A Carved Helmet Shell
Naples | c. 1850
The Carved Shell: 4 1⁄2” (11.5 cm) High; 4 3⁄4” Wide; 5 1⁄4” (13 cm) Deep
The Uncarved Shell: 5 1⁄4” (13 cm) High; 6 1⁄2” (16.5 cm) Wide; 6 3⁄4” (17 cm) Deep
A helmet shell carved with a classical scene of a painter assessing five female nudes, framed by a scrolling, foliate border. Together with a second uncarved helmet shell.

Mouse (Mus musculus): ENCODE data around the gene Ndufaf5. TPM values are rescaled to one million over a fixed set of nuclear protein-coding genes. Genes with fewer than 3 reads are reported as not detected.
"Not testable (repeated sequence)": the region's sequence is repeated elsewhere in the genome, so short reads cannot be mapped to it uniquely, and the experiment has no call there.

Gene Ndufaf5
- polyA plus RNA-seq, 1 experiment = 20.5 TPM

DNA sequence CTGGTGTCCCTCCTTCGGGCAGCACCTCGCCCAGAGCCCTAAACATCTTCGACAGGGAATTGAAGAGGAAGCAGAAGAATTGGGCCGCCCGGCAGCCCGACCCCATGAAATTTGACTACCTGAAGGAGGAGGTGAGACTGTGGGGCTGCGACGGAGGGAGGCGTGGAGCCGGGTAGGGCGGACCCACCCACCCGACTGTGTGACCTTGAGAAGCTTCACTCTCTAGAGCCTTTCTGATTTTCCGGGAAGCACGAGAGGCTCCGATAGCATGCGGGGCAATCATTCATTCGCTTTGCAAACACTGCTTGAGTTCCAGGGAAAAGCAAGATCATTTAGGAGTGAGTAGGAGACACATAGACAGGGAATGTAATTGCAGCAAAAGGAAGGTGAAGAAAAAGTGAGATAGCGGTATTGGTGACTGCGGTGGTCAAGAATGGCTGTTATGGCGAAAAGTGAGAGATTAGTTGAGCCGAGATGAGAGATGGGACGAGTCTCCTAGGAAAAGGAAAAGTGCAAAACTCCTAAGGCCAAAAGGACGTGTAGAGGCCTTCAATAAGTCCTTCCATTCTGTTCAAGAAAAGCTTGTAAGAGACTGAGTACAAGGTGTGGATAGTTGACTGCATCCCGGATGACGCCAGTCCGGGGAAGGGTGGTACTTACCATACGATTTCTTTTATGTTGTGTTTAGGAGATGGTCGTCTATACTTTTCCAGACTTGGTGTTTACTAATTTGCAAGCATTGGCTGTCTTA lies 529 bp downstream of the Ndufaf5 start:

This type of carving has its origins in the carved gemstones of ancient Greece and Rome. Skilled craftsmen would cut away layers of the gemstones, using the natural variations in the stone to create multicoloured reliefs known as cameos. This practise was revived in Renaissance Italy, and also applied to other materials such as shell and glass. In the 19th century carved shells became a popular souvenir from the Grand Tour, with Naples the main centre of the industry.